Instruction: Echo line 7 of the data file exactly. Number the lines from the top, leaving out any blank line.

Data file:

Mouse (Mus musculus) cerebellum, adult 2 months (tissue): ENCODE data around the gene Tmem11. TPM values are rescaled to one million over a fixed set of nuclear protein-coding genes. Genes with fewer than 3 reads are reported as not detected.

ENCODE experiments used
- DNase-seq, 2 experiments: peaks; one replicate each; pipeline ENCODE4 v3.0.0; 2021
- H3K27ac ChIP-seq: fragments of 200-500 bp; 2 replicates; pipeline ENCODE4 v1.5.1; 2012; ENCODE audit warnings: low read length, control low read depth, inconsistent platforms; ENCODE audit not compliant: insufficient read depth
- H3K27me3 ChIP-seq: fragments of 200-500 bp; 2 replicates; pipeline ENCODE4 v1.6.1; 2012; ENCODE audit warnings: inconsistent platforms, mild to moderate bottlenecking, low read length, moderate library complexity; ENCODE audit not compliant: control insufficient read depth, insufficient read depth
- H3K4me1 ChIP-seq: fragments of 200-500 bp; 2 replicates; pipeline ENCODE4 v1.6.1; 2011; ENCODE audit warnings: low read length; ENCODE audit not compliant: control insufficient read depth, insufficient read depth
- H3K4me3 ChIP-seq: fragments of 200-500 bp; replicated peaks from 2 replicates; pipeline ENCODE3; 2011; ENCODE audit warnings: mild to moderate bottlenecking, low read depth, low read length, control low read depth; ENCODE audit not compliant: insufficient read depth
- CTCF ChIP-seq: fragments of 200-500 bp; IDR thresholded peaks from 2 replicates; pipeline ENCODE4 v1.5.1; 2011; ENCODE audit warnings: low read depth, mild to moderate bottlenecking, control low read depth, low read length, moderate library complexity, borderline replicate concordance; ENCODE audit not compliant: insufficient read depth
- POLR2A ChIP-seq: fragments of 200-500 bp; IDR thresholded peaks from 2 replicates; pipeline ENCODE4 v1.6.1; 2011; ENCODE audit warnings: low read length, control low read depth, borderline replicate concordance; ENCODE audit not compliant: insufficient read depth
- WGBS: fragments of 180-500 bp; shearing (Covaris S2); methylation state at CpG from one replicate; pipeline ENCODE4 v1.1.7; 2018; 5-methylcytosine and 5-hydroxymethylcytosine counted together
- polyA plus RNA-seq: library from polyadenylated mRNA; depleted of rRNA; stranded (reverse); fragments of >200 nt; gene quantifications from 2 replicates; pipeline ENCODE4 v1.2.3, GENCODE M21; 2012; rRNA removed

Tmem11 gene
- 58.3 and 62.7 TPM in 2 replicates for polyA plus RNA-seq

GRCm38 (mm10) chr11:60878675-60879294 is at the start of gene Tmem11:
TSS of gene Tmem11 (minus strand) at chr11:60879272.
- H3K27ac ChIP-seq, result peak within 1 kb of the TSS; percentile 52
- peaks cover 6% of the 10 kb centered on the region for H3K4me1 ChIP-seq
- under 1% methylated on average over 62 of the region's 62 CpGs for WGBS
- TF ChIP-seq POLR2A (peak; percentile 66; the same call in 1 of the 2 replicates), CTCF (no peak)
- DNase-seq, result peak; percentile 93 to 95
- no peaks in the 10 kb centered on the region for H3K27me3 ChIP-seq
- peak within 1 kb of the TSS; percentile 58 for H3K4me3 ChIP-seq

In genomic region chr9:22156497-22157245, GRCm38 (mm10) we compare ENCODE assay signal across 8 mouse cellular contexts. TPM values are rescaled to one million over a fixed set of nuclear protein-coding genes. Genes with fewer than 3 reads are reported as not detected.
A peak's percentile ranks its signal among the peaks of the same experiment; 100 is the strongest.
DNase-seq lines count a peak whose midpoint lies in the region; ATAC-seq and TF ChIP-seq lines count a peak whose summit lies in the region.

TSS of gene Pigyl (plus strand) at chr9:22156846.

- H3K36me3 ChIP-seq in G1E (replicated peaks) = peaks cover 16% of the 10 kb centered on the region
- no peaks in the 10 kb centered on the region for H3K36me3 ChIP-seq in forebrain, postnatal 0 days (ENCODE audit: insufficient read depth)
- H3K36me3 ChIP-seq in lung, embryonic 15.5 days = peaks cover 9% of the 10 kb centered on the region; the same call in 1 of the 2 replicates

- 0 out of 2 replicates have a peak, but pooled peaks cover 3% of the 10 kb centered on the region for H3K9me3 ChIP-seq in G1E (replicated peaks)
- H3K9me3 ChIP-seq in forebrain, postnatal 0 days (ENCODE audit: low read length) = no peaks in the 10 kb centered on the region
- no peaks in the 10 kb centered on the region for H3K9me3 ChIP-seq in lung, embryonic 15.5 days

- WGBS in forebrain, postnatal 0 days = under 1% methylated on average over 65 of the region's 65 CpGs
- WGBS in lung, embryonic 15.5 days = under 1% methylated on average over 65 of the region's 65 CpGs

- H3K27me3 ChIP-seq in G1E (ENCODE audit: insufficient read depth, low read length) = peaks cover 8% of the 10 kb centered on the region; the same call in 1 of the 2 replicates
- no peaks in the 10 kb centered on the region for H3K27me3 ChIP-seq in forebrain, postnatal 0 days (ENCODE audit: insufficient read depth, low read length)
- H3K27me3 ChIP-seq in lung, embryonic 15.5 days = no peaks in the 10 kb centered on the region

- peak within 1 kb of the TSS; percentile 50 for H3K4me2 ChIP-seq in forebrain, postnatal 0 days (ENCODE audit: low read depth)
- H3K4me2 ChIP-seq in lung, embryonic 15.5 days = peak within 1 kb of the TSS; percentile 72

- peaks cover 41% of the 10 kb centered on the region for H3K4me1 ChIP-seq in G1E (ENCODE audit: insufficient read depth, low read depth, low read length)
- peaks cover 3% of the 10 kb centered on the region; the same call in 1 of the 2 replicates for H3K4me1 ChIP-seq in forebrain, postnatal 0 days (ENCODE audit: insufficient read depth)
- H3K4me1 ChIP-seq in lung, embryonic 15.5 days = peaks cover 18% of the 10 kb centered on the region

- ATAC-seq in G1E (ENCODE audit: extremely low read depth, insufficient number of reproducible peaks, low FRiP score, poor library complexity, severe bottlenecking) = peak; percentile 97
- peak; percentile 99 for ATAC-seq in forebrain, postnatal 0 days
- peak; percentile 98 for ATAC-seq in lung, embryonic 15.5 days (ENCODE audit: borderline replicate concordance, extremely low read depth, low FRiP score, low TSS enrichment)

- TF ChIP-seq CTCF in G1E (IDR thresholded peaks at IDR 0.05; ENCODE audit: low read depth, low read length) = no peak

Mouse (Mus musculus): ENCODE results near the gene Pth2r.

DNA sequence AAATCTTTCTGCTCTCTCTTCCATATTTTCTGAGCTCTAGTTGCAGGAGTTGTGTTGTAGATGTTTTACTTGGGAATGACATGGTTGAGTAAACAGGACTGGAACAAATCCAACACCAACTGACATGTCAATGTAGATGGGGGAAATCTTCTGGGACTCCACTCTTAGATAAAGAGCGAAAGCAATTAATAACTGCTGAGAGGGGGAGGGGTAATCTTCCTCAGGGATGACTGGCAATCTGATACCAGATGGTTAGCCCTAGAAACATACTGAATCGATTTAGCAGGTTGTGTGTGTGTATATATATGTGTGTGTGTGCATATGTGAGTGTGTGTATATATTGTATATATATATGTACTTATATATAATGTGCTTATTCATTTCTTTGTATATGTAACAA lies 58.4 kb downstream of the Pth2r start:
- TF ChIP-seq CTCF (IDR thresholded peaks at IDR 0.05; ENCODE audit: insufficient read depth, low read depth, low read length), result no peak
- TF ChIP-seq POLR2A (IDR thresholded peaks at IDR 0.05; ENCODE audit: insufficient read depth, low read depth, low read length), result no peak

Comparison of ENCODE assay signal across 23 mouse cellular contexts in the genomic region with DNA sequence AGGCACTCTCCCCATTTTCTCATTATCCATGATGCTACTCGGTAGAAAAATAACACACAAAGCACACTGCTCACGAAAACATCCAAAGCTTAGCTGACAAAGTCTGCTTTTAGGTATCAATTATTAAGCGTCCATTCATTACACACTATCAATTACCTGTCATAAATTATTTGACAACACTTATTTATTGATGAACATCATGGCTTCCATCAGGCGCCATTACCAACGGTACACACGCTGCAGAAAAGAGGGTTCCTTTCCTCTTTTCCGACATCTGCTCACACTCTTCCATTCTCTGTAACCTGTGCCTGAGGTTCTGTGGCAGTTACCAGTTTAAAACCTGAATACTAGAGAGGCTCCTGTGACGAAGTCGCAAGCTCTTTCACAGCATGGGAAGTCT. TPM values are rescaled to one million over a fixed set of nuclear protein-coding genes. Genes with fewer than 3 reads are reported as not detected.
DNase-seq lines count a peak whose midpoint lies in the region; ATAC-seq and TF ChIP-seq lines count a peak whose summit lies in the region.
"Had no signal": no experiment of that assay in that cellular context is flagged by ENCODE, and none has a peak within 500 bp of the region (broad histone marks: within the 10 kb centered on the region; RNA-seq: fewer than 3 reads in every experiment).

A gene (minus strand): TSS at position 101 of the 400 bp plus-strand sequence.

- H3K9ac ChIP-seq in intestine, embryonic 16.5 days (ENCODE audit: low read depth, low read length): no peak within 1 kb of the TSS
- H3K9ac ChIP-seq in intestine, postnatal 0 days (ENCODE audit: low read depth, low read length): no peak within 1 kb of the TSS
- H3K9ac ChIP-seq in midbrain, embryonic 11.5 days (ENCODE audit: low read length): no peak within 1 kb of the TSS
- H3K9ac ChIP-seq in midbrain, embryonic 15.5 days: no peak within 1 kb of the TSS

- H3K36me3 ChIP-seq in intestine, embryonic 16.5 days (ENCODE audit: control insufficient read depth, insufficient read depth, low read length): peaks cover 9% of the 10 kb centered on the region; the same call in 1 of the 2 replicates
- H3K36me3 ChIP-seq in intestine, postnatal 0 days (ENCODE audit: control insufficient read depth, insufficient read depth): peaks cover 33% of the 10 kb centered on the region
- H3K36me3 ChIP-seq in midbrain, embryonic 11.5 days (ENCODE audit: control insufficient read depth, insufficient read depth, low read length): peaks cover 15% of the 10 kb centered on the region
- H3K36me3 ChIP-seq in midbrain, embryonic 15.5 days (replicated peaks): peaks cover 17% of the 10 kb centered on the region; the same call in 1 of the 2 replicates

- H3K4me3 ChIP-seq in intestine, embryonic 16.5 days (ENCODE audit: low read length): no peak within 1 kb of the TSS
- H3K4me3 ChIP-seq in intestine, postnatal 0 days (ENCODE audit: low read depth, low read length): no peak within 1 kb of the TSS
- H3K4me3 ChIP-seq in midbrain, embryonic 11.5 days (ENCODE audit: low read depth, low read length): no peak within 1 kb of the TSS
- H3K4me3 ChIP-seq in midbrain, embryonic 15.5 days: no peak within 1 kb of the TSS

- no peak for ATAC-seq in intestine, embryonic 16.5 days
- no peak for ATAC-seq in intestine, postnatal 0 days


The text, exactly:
- H3K4me3 ChIP-seq: fragments of 200-500 bp; replicated peaks from 2 replicates; pipeline ENCODE3; 2011; ENCODE audit warnings: mild to moderate bottlenecking, low read depth, low read length, control low read depth; ENCODE audit not compliant: insufficient read depth